Expert clinical reasoning and pain assessment in mechanically ventilated patients: A descriptive study
|dc.identifier.citation||Gerber, A. and Thevoz, A. and Ramelet, A. 2015. Expert clinical reasoning and pain assessment in mechanically ventilated patients: A descriptive study. Australian Critical Care. 28 (1): pp. 2-8.|
Background: Pain assessment in mechanically ventilated patients is challenging, because nurses need to decode pain behaviour, interpret pain scores, and make appropriate decisions. This clinical reasoning process is inherent to advanced nursing practice, but is poorly understood. A better understanding of this process could contribute to improved pain assessment and management. Objective: This study aimed to describe the indicators that influence expert nurses' clinical reasoning when assessing pain in critically ill nonverbal patients. Methods: This descriptive observational study was conducted in the adult intensive care unit (ICU) of a tertiary referral hospital in Western Switzerland. A purposive sample of expert nurses, caring for nonverbal ventilated patients who received sedation and analgesia, were invited to participate in the study. Data were collected in "real life" using recorded think-aloud combined with direct non-participant observation and brief interviews. Data were analysed using deductive and inductive content analyses using a theoretical framework related to clinical reasoning and pain. Results: Seven expert nurses with an average of 7.85 (±3.1) years of critical care experience participated in the study. The patients had respiratory distress (n= 2), cardiac arrest (n= 2), sub-arachnoid bleeding (n= 1), and multi-trauma (n= 2). A total of 1344 quotes in five categories were identified. Patients' physiological stability was the principal indicator for making decision in relation to pain management.Results also showed that it is a permanent challenge for nurses to discriminate situations requiring sedation from situations requiring analgesia. Expert nurses mainly used working knowledge and patterns to anticipate and prevent pain. Conclusions: Patient's clinical condition is important for making decision about pain in critically ill nonverbal patients. The concept of pain cannot be assessed in isolation and its assessment should take the patient's clinical stability and sedation into account. Further research is warranted to confirm these results.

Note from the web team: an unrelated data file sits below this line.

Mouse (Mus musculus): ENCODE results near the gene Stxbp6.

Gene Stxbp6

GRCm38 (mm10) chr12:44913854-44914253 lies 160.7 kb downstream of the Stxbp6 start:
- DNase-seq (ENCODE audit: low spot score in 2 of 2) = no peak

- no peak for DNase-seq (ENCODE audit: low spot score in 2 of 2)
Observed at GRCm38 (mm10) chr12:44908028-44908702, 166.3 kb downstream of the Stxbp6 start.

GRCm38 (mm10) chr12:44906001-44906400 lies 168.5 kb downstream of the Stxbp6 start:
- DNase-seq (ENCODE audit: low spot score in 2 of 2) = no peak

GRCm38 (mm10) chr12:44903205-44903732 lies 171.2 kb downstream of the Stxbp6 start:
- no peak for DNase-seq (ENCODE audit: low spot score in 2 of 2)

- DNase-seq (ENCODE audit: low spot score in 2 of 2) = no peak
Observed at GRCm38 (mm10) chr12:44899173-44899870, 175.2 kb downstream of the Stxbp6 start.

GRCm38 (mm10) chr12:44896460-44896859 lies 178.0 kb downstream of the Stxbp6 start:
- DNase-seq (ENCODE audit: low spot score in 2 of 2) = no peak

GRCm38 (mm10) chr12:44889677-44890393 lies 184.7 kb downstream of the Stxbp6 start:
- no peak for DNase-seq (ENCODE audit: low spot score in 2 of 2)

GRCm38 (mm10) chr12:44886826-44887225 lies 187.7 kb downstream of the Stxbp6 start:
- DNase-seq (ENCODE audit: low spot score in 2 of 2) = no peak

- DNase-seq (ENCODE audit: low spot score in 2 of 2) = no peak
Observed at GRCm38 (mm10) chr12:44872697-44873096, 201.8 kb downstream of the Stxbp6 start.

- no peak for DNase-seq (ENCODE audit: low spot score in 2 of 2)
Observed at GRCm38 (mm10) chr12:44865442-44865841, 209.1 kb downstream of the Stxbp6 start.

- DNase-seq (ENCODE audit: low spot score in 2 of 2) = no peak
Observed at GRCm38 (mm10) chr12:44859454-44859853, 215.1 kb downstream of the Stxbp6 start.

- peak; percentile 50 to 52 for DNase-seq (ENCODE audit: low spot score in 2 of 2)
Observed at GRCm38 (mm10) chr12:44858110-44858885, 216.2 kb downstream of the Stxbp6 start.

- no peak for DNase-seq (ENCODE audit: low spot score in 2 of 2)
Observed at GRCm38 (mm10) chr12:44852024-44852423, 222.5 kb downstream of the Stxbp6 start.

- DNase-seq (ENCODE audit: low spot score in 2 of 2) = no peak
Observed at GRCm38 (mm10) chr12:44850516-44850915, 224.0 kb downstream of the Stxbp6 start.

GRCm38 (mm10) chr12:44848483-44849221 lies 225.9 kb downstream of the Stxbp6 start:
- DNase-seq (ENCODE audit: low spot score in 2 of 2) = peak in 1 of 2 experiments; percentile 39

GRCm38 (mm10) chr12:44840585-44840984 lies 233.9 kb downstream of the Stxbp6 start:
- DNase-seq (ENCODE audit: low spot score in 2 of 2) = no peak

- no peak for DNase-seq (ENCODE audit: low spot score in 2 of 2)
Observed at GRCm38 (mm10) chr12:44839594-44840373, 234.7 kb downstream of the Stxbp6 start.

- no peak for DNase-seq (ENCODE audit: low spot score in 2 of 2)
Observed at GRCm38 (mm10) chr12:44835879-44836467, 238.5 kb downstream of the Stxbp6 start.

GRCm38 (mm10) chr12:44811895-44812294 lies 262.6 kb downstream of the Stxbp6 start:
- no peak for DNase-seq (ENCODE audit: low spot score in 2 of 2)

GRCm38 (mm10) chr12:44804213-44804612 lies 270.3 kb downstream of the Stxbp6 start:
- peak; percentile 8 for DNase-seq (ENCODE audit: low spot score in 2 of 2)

|dc.publisher||Elsevier Ireland Ltd|
|dc.title||Expert clinical reasoning and pain assessment in mechanically ventilated patients: A descriptive study|
|dcterms.source.title||Australian Critical Care|
|curtin.department||School of Nursing and Midwifery|
|curtin.accessStatus||Fulltext not available|
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